ing of the welfare of animals, which implies that it is not the evaluative
element in interest2 talk that rules out talking in this way about animals;
so (c) it must be because he thinks there is something about animals that
makes it inappropriate to issue prescriptions to them that makes it inappro­
priate to speak of what is in their interests. With this much as background,
the most likely story goes like this: “ We shouldn’t speak of what is in an
animal’s interests because such talk has a prescriptive overtone. Thus, if
we were to say, for example, “ Treatment for worms is in Fido’s interests” ,
part of what we would mean is “ Fido ought to see to it that he gets treated
for worms” . But this is absurd. Animals are not a sort of being which ought
(or ought not) to do (or care, or be concerned about) anything. Thus, since
interest2 talk has this prescriptive overtone, we shouldn’t talk about what
is in their interests.”
If these are McCloskey’s reasons for holding the view he does—and it
M cC l o s k e y o n
w h y
a n im a l s
r ig h t s
seems likely, in view of (a), (b) and (c) above, that these are his reasons—
then we can show why, even if he was correct in thinking that interest2 talk
has a prescriptive element as part of its meaning, it still would not follow
that we have any reason for “ declining to speak of the interests of animals” .
Consider the case of human infants, or the severely mentally-enfeebled of
all ages. We do not regard these as beings who ought to do anything. Yet
we do not for a moment suppose that we cannot (or should not) speak of
what is in their interests. And this would be true even if McCloskey were
right in supposing that interest2 talk had a prescriptive overtone. For in
saying, for example, “ It would be in the baby’s interests to have a trans­
fusion” , we need not be saying anything that means that the baby ought to
see to it that she gets a transfusion; if such talk had a prescriptive overtone
the prescription in such a case could apply only to some other being, some
competent person who has it within his power to see that the baby gets
what she needs. This being so, however, we can see how interest2 talk, even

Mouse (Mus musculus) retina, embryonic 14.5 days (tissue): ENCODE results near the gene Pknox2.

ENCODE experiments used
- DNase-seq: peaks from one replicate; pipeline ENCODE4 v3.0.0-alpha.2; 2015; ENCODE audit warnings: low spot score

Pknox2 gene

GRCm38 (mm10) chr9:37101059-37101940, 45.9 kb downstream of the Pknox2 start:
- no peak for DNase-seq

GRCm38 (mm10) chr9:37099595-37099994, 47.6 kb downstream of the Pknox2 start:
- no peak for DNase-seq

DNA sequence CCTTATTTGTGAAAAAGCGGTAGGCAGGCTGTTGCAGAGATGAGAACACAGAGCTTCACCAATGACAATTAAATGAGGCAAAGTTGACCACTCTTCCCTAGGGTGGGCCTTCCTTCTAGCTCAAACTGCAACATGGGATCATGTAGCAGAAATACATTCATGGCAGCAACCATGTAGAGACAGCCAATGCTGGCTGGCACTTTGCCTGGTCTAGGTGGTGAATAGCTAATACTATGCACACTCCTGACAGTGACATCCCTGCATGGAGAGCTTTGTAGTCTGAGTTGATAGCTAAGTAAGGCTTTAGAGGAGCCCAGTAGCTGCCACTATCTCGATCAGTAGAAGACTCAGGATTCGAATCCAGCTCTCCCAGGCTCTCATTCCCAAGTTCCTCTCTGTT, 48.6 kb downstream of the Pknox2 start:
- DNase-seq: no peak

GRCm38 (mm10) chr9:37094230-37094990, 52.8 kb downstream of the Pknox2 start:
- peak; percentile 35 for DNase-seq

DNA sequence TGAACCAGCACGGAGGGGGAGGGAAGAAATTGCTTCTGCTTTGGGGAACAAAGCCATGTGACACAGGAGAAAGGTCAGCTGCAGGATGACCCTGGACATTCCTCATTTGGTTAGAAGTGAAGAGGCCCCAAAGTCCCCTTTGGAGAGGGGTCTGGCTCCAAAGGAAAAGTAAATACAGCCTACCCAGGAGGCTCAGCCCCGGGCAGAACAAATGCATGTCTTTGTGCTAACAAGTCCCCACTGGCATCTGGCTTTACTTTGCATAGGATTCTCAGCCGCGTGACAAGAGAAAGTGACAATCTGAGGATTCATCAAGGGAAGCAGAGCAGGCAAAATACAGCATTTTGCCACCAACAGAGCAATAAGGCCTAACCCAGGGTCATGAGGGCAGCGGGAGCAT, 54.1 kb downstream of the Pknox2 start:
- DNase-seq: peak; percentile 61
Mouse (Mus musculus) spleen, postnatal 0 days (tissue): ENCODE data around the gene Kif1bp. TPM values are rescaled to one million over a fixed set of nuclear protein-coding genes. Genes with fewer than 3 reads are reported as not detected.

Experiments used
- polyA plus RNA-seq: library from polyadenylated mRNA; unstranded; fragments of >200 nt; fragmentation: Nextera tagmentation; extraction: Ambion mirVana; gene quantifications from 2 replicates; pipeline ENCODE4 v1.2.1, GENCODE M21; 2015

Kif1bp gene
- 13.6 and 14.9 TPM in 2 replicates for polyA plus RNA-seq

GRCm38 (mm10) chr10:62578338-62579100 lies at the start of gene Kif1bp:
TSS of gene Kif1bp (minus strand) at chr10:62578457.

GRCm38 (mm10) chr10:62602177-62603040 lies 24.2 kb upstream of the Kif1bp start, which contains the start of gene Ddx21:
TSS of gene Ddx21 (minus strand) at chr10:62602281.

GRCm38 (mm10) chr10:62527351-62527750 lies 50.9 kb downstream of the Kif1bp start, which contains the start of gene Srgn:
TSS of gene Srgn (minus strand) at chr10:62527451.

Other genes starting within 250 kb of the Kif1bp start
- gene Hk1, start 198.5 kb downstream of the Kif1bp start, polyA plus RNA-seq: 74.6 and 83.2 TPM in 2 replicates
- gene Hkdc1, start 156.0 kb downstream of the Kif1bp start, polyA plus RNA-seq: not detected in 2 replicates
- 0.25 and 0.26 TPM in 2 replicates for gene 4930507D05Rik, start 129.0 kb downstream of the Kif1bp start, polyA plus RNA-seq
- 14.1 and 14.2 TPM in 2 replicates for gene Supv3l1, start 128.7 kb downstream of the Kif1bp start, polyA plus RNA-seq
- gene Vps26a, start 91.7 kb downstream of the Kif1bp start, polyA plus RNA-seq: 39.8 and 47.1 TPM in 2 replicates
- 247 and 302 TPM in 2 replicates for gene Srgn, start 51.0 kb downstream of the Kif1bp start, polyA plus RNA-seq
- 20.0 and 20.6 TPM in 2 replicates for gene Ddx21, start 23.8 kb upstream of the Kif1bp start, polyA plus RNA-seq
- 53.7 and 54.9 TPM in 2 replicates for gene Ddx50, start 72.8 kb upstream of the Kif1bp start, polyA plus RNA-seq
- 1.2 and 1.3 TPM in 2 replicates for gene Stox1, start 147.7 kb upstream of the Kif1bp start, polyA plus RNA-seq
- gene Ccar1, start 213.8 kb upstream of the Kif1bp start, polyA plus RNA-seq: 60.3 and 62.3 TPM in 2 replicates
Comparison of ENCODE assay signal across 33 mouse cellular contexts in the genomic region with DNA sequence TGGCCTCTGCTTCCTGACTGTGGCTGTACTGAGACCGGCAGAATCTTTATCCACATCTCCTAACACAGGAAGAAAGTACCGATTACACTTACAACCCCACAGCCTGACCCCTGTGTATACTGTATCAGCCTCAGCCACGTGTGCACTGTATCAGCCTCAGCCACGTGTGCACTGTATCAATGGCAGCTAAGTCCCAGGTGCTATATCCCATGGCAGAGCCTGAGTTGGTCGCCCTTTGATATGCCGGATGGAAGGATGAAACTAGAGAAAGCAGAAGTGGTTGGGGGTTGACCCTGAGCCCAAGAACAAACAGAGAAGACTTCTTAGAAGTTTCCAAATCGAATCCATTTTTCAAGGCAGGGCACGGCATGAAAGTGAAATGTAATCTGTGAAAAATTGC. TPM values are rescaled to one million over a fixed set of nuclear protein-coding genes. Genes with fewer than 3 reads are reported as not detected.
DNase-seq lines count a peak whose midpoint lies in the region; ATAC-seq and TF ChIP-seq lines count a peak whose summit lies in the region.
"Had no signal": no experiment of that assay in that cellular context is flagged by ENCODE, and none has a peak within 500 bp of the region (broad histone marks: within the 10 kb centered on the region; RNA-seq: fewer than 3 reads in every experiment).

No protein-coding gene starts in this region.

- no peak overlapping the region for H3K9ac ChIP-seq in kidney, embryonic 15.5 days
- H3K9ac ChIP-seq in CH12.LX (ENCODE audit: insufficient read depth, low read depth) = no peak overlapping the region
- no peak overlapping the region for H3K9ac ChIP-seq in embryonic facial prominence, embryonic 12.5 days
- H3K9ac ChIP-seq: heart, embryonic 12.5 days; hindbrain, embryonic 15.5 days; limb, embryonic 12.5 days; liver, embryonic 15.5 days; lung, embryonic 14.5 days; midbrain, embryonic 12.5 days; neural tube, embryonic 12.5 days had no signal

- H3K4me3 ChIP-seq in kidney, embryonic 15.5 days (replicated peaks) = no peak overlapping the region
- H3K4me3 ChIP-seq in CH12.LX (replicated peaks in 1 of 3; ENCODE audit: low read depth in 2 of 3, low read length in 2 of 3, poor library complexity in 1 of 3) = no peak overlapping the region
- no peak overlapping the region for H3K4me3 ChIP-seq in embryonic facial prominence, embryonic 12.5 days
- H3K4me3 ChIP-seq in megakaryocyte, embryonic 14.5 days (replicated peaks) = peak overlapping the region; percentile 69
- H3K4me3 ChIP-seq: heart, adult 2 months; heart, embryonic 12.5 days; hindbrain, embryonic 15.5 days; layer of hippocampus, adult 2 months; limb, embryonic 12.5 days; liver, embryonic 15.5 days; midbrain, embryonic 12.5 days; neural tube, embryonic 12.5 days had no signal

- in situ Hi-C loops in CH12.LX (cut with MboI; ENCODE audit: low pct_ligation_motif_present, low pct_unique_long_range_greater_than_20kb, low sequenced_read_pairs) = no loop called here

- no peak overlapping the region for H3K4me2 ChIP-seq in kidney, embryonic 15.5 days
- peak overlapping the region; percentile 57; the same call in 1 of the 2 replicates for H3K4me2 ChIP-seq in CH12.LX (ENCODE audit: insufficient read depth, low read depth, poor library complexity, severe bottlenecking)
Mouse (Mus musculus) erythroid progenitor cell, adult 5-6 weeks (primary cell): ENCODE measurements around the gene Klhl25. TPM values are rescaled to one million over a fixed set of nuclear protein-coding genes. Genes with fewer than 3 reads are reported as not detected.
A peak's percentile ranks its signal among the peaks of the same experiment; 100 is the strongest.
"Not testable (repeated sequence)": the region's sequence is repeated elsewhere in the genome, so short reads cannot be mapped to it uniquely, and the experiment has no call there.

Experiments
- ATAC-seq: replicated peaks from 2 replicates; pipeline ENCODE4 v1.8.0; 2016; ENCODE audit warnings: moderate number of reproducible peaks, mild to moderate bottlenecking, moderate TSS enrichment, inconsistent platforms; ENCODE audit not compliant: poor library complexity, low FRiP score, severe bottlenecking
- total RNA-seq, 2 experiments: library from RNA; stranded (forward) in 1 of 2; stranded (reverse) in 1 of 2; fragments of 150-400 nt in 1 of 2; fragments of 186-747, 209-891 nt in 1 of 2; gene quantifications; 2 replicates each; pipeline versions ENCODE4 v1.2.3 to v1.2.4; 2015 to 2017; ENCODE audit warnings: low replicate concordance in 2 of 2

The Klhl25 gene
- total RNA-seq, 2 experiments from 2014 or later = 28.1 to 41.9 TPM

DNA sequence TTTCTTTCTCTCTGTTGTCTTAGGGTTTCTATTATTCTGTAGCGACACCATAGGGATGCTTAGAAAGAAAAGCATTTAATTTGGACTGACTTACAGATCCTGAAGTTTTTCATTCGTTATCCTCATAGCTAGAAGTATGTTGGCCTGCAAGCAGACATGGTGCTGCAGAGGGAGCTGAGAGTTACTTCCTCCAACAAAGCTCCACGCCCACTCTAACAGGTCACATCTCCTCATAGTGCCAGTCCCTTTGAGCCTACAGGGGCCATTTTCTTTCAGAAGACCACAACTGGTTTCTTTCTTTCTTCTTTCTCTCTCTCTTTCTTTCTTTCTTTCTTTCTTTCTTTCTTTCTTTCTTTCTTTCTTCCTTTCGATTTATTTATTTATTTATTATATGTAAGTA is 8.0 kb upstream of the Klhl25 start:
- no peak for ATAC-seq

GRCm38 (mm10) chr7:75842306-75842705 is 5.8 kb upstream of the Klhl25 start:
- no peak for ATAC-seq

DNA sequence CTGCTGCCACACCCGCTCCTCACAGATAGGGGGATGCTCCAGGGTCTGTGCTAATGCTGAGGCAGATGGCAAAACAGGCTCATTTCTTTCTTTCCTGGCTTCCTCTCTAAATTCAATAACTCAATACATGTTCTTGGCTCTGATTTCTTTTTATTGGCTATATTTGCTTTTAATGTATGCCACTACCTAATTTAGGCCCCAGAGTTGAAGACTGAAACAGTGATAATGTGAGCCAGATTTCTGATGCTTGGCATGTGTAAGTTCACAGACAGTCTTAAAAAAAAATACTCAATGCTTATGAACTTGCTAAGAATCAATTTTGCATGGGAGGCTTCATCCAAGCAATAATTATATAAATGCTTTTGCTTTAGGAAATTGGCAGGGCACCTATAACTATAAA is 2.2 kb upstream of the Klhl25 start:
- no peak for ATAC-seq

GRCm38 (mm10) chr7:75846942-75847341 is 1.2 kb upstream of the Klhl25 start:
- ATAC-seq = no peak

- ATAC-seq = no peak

granting McCloskey’s view that it has a “prescriptive overtone” , could have
the interests of animals as its subject. For were we to say “ Treatment for
worms is in Fido’s interests” , the same pattern of analysis could apply: it
would not be Fido that we mean ought to see to it that he gets treated; it
would be some other competent being who has it within his power to see
that Fido gets what he needs.
McCloskey, therefore, fails to show that there is any logical abnormality
involved in speaking of what is in the interests of animals, even if we grant
him his doubtful view that interest2 talk has a “ prescriptive overtone” . So
what we find in the case of his “ interest principle” —the principle, that is,
that if a being is capable of having rights, it must have interests—is much
the same as what we found in our earlier discussion of the principle that
logically requires that, in order to possess rights, a being must be able to
possess things. In both cases the principles suffer from a severe absence of
clarity and an almost total absence of any effort to support them. Even so,
however, were we to grant McCloskey the principles he wants, we have seen
that arguments can be advanced to show that animals meet the conditions.
True, shoving that animals meet McCloskey’s requirements, even if we were
to assume that they are the correct ones, does not show that animals have
any rights and so does not, by itself, strengthen the vegetarian’s case against
killing and eating them; but showing this at least makes it plain (and this
with a fine twist of irony) that McCloskey himself, assuming his requirements
are the correct ones, is mistaken in believing that animals are not logically
possible possessors of rights; and this, though it does not show all that a
vegetarian needs to show to gain rational acceptance of his views, at least
removes a potential obstacle to their reception.8
North Carolina State University
8For a fuller statement of the case for vegetarianism, see my “ The Moral Basis of
Vegetarianism” , cited in fn. 1. I want to thank W . R. Carter for his helpful criticisms
of earlier versions of this essay.